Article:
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WHEREABOUTS does not identify any particular country as its setting, though it is presumably set in Italy. Author Jhumpa Lahiri is far more interested in the emotional reactions of the main character, a forty-six-year-old professor of writing, as she responds to the events affecting her. She is an independent woman, never married, though she has had serious relationships, and she cares about all aspects of her life. Choosing to tell her story by recreating brief episodes that take place in ordinary locations familiar to us all, the narrator frees herself from the necessity of co-ordinating the events of a plot in order by date. Dividing the novel into forty-six short episodes, some only a paragraph long, the narrator talks about her life – On the Street, In the Bookstore, In the Pool, In the Sun, At the Cash Register, At the Coffee Bar, etc. Strikingly, she reveals three episodes from “In My Head.” These talk about solitude as her “trade,” about the unraveling of time and the fact that sometimes she just cannot get up and out of the house, and eventually about her childhood at school when she hated recess though her friends were euphoric. Eventually, she learns that she has won a fellowship which will require her to leave her apartment, her community, her family, and her friends and move to another country for the duration. Readers will enjoy looking back at their experience with this woman, evaluating how ready she might be to leave and take on a new life, whether she is capable of finding some kind of personal fulfillment, and if she is capable of forming genuine, caring new relationships. She and her life will be challenging, no matter what she decides.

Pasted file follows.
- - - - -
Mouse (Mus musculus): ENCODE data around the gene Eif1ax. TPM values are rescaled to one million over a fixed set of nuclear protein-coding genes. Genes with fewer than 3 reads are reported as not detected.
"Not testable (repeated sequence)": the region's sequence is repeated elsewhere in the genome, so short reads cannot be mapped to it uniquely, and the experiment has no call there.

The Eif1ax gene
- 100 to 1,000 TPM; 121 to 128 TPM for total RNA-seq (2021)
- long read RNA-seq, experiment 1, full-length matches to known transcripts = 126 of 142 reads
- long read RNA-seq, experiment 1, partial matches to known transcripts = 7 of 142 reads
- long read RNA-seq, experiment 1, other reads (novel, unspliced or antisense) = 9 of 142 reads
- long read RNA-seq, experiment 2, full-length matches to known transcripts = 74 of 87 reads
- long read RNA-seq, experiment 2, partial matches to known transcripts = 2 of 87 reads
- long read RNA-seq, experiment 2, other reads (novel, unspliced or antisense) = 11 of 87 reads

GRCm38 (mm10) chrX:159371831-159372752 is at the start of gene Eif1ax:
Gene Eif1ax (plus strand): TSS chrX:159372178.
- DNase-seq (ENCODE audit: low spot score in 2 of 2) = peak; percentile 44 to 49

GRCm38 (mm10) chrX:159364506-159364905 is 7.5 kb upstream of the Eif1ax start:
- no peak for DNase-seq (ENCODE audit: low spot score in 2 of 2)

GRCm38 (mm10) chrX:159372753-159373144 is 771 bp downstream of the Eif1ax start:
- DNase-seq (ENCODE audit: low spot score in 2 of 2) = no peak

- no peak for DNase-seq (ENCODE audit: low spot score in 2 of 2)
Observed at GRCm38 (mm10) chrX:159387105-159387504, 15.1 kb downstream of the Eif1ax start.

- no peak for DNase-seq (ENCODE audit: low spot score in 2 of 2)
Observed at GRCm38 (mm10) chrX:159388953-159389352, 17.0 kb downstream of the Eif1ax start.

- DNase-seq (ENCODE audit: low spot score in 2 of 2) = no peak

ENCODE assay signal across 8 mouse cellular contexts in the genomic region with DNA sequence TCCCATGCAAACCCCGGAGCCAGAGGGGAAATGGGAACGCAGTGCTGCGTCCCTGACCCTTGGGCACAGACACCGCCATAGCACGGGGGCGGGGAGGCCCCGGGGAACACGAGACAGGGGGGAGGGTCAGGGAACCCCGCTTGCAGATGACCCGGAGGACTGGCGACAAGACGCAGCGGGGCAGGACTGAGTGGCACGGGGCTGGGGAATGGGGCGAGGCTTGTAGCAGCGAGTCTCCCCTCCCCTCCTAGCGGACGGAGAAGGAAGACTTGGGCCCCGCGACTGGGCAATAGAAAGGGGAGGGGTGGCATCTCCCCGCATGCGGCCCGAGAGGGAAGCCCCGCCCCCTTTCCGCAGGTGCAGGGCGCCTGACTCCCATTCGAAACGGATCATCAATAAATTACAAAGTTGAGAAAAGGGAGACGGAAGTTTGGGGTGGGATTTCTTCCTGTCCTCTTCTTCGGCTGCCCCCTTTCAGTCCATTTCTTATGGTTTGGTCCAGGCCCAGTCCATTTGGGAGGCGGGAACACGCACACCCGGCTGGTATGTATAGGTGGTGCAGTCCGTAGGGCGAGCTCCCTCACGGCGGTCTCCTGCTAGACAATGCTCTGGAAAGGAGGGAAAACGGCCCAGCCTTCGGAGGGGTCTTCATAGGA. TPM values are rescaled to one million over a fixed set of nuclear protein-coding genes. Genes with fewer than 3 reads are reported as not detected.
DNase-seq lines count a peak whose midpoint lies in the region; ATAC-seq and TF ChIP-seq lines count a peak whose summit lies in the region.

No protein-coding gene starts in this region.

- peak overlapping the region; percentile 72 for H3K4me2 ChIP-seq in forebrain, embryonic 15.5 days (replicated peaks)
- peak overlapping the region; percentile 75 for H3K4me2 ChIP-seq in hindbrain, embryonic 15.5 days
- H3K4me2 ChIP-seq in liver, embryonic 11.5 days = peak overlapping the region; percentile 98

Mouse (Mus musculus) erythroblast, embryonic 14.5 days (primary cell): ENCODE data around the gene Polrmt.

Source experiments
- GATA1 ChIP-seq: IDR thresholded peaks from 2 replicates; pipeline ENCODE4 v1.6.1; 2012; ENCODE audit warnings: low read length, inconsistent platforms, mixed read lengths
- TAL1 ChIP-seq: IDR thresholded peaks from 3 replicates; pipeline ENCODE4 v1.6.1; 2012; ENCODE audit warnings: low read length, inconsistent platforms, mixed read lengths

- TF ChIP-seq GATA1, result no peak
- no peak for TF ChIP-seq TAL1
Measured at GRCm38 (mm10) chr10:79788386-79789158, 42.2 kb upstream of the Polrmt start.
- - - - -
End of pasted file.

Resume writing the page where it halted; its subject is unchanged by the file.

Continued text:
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Winner of Japan’s prestigious Akutagawa Prize in 2012, “Touring the Land of the Dead,” a novella by Maki Kashimada, has now reached a large American audience for the first time. Regarded in Japan as an avant-garde writer, Kashimada rejects many of the cliches we think of when we regard books by Japanese women as quiet, elegant, formal, and “polite.” Here Kashimada, translated by Haydn Trowell, sees the world in realistic terms and does not hesitate to depict what she sees as the sad, meaningless lives some people accept as their “due,” showing their inner turmoil and even rebellion as they try to improve life for themselves and, often, their immediate families. “Touring the Land of the Dead,” the longer and more emotionally involving of the two novellas in this debut, takes a close look at a one family which, in successive generations, has become less and less successful, reflecting the damage and even bullying imposed on some members of the family by others who take advantage of them. A hardworking wife struggles to stay afloat and caring of her husband. “Ninety-Nine Kisses,” however, is “thinner,” less thoughtful, and less involving than “Touring the Land of the Dead.” Supposedly modeled on Junichiro Tanizaki’s The Makioka Sisters, the overall atmosphere, mood, and thematic focus of “Ninety-Nine Kisses” remain very different from the Tanizaki novel.